Keeping Up with the Kopje Kids
BY Peggy Scott
Photography by Ken Bohn
Offering protection, shade, food, denning sites, and vantage points to watch for predators, a kopje (pronounced ko-pee) is much more than a stack of boulders surrounded by seemingly sparse vegetation. For the animals that call them home, these rocky outcroppings are something akin to an African oasis. At the San Diego Zoo, we have welcomed some new residents to our kopje, one exhibit that will be part of Conrad Prebys Africa Rocks, a multispecies tribute to African wildlife, set to open next year. The kopje is currently home to klipspringers, a type of dwarf antelope; as well as rock hyraxes and dwarf mongoose. The pitter-patter of new little feet includes two baby rock hyraxes and a trio of dwarf mongoose pups. These tiny additions serve as a big reminder of what San Diego Zoo Global—and Africa Rocks—promote: the conservation of animals and habitats. And not only are these wee ones representatives for their wild brethren, they’re mighty cute in their own right!
A rock hyrax by any other name…
What this diminutive mammal lacks in size (it tops out at around 10 pounds), the rock hyrax Procavia capensis more than makes up for it in number of names. Also referred to as the rock rabbit, dassie, pimbi, stone badger, cape hyrax, coney, and klipda, this squat, furry animal lives in rocky scrubland, savanna, and desert in East Africa and the Middle East. They live in colonies of up to 50 members, making their homes in rock formations and cliffside nooks. While it may resemble an overgrown guinea pig, the hyrax is not a rodent, and some of its relatives—the elephant and manatee—are pretty big deals. Size difference aside, the hyrax does share some characteristics with its mammoth family members—tusks, albeit tiny ones. And there’s another similarity afoot—their feet! Hyraxes, like elephants, have flattened, hoof-like nails on the tips of their of their toes, rather than the curved claws found on some other mammals. Little rubbery pads on the bottom of its feet help the hyrax stay perfectly in step when getting from place to place on the kopje’s rocks.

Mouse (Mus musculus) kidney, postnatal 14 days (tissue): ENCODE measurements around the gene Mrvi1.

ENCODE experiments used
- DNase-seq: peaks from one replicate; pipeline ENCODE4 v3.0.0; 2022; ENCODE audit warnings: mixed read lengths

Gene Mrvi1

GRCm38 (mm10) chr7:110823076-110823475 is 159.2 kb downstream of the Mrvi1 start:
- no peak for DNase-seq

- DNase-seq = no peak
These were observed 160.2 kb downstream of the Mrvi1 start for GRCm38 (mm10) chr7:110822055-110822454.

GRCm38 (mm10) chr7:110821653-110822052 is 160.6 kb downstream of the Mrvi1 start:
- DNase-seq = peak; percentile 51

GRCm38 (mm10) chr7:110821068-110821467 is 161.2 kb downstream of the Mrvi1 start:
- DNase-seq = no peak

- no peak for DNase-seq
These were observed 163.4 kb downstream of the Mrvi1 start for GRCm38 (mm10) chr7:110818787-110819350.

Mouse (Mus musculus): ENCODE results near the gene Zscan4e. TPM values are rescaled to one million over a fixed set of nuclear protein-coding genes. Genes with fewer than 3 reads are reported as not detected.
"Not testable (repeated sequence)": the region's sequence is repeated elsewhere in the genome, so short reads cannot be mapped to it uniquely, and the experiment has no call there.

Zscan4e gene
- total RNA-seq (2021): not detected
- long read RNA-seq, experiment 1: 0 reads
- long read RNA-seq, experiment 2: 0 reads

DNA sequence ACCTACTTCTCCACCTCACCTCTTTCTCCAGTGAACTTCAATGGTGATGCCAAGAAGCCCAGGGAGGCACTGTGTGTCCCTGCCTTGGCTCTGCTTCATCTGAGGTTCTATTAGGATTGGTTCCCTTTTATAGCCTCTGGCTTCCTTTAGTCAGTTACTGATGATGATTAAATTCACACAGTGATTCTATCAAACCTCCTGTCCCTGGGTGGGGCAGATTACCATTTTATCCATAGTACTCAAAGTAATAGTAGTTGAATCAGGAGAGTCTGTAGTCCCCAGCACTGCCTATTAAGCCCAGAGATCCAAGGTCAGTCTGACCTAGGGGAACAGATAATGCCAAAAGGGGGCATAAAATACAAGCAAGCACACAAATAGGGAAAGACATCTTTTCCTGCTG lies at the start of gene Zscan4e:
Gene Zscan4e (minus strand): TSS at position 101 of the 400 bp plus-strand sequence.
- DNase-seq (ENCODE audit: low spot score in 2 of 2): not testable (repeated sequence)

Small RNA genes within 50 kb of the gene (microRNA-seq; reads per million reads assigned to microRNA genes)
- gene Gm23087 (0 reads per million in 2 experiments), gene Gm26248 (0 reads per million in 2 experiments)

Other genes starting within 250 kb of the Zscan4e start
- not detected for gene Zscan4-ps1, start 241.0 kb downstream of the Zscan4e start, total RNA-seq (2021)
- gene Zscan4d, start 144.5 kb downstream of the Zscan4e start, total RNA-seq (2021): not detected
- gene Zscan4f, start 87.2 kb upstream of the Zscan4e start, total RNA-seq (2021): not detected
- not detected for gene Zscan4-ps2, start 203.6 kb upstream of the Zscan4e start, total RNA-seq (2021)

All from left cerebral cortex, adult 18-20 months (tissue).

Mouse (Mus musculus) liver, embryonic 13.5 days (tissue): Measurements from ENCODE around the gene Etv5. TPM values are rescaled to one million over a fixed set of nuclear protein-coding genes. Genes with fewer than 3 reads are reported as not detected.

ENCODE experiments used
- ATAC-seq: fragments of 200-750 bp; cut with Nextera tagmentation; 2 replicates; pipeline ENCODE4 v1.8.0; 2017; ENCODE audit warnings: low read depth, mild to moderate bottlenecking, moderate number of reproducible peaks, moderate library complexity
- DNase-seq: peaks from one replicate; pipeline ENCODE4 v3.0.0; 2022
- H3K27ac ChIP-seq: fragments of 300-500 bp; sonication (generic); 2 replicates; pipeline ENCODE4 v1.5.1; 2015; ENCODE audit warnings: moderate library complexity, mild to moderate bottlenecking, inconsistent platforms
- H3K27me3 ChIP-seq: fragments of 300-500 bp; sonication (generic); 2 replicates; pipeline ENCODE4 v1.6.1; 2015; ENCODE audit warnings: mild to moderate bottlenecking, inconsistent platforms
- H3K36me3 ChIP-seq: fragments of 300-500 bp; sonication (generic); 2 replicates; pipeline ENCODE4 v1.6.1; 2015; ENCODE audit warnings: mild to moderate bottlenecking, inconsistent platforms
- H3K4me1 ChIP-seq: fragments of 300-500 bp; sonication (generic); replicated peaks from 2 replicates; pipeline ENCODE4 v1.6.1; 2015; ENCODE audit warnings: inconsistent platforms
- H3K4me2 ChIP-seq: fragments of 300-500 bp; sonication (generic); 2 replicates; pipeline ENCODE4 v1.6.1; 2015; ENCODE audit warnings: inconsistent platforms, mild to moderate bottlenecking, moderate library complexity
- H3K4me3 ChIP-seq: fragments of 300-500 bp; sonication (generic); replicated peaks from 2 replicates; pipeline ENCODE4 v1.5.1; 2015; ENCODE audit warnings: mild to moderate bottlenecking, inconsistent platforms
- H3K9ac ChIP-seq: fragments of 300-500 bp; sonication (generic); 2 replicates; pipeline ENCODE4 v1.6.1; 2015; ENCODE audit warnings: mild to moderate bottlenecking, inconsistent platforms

The way to another of the hyrax’s adaptations is through (actually in) its stomach. Specialized, multichambered stomachs contain symbiotic bacteria that help break down the plants they eat. Baby hyraxes are not born with the bacteria they will need to digest plant matter, so to obtain it they eat the poop of adult hyraxes. In other ways, however, hyraxes are born ready to roll. “The two babies, like all baby hyraxes, are very precocious,” says Jennifer Moll, a lead keeper at the Zoo, noting that the two males arrived on August 6. “I saw them only 20 minutes after they were born and they were already running around and trying to jump up on the rocks.”
At four months of age, the hyraxes are getting to know their exhibit—and their exhibit-mates, notes senior keeper Victoria Girdler. “We’ll find the klipspringer baby lying in the sun with the baby hyraxes,” she says. “And they love to lie on their parents, like ‘Hop on Pop,’ except it’s more often ‘Hop on Mom’.”
While the dwarf mongoose Helogale parvula group in the kopje has a genial relationship with the other species in the exhibit, in the wild, the species’ social structure follows a strict hierarchy among same-sexed animals within a group, with a dominant pair at the helm, and group members sharing pup care duties. Unlike hyraxes, however, dwarf mongoose babies aren’t as precocious. In fact, their very arrival can be tricky to spot. This tiny trio was born on August 10—the first dwarf mongoose birth at the Zoo in a decade. “We heard ‘chirping’ sounds from a nest box, peeked under the lid and sure enough, there were two babies!” Jennifer says, “Then, a third was born to our first-time mom.”
Victoria adds that the trio has also figured out where food comes from. “Now that they’re eating solids, we give them crickets and mealworms,” she says. “And they know that when they hear our keys jingling, it means worms!”
Now that the mini mongoose babies are getting around on their own and starting to spend a little more time away from the adults, Jennifer adds, keepers will get a chance to check genders. That’s if the busy little bundles will hold still. “They are so busy all the time,” Jennifer says. “They’re running around, wrestling with each other… there’s so much to do!” Such is life on the kopje—keep up if you can!